The United States released the men from Guantanamo in exchange for
American soldier Bowe Bergdahl, held prisoner in Afghanistan for
five years. Under the terms of the swap, mediated in secret by
Qatar, the leaders must remain in the Gulf kingdom under
surveillance for at least a year.
Domestic critics of President Barack Obama's decision say the men
could return to the battlefield in Afghanistan, where the U.S. is
winding down its 13-year military presence. The chance that they may
remain in Qatar could assuage those concerns.
"It's very likely that the five men will be asking to stay in Doha
even after their one-year travel ban ends," said one source who had
received reports of contacts with the men.
Diplomats and Qatari sources say the men are in a "safe location"
within a guarded compound in Doha, where they have received medical
care and have reunited with their families.
They have been allowed to receive guests from the Afghan community
in Qatar, including Taliban members who were previously living in
Doha, the sources said. Qatari authorities have prevented all media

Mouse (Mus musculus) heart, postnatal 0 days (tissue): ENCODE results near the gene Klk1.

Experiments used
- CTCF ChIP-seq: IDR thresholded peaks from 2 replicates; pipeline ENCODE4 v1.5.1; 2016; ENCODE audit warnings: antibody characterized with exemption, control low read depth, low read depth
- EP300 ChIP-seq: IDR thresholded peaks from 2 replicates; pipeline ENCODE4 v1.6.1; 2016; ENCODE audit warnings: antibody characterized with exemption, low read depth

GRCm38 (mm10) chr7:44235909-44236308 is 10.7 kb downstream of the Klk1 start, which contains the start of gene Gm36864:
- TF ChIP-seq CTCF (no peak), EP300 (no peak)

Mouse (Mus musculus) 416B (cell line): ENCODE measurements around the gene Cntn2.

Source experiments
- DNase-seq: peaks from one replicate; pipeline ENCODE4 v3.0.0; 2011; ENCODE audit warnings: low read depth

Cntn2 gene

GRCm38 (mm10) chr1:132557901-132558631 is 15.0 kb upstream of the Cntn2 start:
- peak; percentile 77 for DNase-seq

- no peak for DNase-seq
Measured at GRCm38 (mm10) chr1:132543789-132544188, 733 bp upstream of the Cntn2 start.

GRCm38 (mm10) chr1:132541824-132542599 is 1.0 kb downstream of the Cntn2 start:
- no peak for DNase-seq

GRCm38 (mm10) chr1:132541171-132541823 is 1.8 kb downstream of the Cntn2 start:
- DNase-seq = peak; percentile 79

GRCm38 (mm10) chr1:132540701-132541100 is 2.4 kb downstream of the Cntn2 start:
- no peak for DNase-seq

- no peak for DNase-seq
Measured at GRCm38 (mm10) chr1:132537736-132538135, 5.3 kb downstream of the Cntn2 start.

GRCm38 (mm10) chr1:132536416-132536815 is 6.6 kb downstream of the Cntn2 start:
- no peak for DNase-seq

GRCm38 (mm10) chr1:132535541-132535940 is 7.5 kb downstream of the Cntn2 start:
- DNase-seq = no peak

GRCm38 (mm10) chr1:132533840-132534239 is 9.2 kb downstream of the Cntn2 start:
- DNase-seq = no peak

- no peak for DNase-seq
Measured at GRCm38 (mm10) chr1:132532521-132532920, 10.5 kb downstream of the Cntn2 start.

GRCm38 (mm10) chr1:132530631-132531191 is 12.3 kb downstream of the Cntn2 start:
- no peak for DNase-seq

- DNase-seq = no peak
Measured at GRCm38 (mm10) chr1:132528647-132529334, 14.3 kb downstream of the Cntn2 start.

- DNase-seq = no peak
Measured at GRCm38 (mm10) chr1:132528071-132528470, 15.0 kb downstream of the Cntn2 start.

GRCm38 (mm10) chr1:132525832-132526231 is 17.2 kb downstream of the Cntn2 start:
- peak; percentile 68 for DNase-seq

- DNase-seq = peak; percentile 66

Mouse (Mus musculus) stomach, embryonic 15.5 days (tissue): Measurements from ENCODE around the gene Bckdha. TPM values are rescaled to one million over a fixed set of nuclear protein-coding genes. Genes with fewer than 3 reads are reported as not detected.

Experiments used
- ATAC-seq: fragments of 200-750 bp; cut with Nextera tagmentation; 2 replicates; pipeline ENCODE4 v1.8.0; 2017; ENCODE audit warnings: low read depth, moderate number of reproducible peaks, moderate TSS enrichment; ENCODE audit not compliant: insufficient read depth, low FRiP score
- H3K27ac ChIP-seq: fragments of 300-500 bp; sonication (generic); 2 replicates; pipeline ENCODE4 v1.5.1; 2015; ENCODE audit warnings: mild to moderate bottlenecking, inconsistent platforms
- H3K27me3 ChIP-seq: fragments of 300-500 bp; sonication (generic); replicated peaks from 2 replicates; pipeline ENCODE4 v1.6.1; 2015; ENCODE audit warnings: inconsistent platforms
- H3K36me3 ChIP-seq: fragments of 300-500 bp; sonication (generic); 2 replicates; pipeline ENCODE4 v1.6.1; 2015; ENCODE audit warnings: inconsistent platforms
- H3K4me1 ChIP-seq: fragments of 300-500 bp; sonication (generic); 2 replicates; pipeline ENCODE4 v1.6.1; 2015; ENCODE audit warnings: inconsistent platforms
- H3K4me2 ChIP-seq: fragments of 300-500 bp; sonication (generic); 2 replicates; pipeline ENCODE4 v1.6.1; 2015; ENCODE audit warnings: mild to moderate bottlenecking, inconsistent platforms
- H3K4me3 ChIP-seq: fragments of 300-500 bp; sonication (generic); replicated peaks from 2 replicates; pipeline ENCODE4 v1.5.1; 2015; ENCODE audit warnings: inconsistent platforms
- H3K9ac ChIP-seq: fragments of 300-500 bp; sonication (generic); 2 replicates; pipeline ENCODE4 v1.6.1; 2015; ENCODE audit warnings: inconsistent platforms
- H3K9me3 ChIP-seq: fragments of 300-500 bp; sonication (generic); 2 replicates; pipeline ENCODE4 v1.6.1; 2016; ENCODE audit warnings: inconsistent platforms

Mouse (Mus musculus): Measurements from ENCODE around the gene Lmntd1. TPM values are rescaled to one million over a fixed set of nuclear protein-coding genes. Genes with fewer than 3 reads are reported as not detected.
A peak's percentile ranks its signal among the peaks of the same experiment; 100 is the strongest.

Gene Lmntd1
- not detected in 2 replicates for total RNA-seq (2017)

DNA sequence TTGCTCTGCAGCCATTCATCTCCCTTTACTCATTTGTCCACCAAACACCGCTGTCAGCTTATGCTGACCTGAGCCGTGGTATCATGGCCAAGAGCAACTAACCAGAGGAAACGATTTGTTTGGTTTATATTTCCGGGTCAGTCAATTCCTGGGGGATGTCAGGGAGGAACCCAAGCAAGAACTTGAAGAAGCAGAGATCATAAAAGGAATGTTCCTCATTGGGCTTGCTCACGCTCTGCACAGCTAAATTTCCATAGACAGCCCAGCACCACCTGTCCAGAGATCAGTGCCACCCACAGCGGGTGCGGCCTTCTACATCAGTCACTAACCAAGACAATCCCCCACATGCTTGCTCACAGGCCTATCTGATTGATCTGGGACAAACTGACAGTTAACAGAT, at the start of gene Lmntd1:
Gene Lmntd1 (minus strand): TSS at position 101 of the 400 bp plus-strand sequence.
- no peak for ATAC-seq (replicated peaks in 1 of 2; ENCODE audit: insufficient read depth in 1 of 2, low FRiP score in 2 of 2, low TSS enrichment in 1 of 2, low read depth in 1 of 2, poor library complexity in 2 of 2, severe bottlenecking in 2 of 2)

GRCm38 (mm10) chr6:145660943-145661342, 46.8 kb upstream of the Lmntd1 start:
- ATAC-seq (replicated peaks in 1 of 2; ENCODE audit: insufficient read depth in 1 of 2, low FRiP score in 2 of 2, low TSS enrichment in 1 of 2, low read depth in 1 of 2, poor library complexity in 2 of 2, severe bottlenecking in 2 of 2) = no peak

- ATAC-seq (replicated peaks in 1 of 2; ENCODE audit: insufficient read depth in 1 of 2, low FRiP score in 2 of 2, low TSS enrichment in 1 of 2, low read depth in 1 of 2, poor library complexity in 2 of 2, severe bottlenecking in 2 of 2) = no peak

[to top of second column]
According to diplomats, the five men, who lack passports, have yet
to approach the Afghan embassy in the Qatari capital Doha to acquire
them. Sources close to the men say they have avoided contact with
Afghan and Pakistani officials.
"So far they haven't asked for political asylum, but it's just too
early to tell and, besides, not many countries would accept them
even after the travel ban ends," said an Afghan source familiar with
Another Afghan source, living in Doha, said: "They owe their loyalty
for their freedom to Qatar and not anyone else, so why should they
make contact that would only cause them trouble?"
The five, who had been held at the American Guantanamo Bay prison in
Cuba since 2002, arrived in Qatar last week. U.S. security personnel
handed them over to Qatari authorities at a U.S. military base west
(Reporting by Amena Bakr; Editing by Kevin Liffey)
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